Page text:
I was reading an article recently that pointed out the dangers of using statistical inference in evaluating active managers as the power of statistical tests diminishes with the variance of the underlying data. I can understand the case for requiring more stringent tests like White's reality check, but could you ever make the case that tests for statistical significance should have a lower bar or that a t-test is not useful in evaluating active managers?


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The main problem with hypothesis testing is going to be survivorship bias. Any manager with a track record you're looking at is only there because they haven't performed badly -- if they perform badly then investors withdraw their money, they collapse, and you don't have their data to do the hypothesis test on! So even if all the managers were investing in geometric Brownian motions then survivorship bias will make a lot of managers for which there is sufficient data pass the skill hypothesis test with flying colours.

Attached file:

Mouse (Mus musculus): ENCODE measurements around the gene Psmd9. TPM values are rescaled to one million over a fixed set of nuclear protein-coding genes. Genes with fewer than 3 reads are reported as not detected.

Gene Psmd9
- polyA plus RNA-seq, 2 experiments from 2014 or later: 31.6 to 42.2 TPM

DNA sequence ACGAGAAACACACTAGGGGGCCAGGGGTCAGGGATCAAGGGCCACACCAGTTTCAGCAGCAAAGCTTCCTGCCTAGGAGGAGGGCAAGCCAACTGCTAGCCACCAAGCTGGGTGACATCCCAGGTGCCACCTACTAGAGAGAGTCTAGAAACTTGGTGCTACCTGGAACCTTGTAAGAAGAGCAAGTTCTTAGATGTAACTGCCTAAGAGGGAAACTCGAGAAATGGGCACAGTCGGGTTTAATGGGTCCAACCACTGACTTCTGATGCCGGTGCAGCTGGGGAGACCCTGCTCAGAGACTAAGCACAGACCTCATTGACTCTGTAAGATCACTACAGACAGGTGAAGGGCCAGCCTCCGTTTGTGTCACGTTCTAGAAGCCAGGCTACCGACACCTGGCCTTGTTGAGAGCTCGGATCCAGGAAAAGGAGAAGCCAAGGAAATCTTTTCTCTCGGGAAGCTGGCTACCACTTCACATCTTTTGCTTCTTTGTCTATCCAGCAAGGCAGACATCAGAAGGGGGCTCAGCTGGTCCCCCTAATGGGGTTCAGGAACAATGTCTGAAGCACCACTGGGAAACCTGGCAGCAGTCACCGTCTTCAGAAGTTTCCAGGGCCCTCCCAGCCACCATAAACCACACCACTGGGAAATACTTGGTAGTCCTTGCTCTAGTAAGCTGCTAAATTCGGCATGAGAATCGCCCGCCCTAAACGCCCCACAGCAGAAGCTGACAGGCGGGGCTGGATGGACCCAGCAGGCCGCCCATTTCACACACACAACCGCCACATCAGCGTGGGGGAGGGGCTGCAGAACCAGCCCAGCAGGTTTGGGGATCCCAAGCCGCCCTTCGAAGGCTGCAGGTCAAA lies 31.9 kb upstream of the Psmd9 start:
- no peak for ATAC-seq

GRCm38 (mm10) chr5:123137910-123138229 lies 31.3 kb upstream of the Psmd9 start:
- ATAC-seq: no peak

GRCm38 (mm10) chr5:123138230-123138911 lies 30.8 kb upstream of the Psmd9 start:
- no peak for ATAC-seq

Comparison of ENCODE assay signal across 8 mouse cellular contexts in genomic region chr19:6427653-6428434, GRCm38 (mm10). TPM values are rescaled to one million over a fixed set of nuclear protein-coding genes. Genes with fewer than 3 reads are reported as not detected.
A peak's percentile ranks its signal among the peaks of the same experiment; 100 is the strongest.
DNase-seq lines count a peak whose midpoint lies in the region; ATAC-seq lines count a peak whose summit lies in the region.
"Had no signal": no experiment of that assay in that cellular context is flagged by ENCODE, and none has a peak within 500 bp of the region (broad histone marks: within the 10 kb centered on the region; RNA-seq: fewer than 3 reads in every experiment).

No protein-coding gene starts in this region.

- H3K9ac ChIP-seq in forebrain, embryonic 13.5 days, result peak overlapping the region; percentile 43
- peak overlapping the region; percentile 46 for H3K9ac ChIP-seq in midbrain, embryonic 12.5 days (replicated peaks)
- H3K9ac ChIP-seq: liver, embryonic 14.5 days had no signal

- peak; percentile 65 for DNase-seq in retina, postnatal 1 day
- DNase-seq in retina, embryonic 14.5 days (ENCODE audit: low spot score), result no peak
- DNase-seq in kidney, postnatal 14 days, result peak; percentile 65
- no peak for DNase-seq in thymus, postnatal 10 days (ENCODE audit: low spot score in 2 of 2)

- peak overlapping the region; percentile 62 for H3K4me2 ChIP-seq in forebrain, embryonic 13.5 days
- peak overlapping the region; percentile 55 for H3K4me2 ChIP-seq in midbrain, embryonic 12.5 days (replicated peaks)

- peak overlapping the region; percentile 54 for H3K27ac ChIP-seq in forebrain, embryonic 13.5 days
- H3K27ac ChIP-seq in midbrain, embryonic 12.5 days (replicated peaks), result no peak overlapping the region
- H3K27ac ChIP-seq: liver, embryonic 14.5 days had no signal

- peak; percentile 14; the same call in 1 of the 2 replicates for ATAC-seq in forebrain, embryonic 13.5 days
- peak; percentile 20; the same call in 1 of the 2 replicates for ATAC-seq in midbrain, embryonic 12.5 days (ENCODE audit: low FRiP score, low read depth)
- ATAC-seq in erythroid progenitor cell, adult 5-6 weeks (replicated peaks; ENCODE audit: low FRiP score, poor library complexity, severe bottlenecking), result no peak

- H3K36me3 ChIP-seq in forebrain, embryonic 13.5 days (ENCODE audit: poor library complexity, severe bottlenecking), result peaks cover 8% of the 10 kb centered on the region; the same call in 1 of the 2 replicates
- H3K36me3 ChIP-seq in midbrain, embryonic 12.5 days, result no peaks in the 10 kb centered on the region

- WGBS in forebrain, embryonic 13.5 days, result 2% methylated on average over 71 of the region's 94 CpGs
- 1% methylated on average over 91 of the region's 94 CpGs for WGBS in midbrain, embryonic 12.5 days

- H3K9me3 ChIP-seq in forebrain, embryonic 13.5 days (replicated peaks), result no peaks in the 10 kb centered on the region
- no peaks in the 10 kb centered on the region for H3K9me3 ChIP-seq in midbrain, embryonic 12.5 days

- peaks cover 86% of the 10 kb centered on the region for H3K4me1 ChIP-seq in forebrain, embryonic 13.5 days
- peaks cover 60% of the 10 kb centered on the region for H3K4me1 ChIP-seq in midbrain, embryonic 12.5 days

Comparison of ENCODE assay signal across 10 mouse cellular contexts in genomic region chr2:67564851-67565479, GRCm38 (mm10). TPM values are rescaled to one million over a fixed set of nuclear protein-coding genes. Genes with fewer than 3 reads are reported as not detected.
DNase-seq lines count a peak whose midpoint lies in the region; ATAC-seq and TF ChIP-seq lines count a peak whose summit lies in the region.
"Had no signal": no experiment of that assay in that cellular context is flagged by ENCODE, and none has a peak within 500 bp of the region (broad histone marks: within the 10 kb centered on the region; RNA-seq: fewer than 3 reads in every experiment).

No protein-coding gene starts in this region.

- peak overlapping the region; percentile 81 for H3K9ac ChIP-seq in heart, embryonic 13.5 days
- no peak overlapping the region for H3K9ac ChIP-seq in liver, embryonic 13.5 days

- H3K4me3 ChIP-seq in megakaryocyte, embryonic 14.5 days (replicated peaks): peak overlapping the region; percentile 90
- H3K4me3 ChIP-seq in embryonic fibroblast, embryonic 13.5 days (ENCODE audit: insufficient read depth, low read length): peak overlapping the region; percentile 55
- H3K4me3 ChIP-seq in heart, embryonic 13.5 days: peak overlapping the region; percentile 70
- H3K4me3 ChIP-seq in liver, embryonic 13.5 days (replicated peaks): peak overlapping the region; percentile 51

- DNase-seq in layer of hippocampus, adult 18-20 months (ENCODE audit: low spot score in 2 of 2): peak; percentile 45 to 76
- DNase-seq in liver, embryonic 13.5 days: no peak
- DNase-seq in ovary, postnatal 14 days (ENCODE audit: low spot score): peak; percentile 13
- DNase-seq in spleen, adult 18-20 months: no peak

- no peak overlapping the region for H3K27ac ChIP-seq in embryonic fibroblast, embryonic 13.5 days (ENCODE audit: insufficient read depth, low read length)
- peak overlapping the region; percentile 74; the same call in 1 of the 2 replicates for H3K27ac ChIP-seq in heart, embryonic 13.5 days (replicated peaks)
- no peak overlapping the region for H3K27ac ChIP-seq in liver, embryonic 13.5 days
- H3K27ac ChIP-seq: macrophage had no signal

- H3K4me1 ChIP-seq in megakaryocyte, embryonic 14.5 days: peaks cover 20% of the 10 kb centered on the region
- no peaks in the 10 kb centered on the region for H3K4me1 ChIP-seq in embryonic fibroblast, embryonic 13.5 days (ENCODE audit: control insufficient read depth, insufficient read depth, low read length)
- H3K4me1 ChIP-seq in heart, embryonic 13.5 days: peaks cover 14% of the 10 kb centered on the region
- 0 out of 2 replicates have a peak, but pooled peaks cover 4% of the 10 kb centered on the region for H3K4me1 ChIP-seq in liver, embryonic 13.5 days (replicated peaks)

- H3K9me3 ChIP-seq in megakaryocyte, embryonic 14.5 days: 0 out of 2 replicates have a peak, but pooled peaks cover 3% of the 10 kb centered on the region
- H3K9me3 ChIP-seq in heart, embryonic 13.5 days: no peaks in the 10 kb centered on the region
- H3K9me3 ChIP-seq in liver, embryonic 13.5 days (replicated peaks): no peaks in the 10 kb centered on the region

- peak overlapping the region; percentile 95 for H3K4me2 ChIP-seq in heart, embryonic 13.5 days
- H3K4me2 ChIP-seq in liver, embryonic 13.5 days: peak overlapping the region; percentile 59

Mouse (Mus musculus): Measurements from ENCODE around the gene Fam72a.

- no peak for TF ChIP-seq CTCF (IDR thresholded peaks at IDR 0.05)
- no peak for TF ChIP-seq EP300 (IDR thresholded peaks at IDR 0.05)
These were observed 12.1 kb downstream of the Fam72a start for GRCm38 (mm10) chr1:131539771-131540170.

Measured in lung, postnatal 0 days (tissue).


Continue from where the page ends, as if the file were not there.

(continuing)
The other issue is that most of the data you'll be able to get is monthly. You need to do a power estimation of your test if you're using monthly data.


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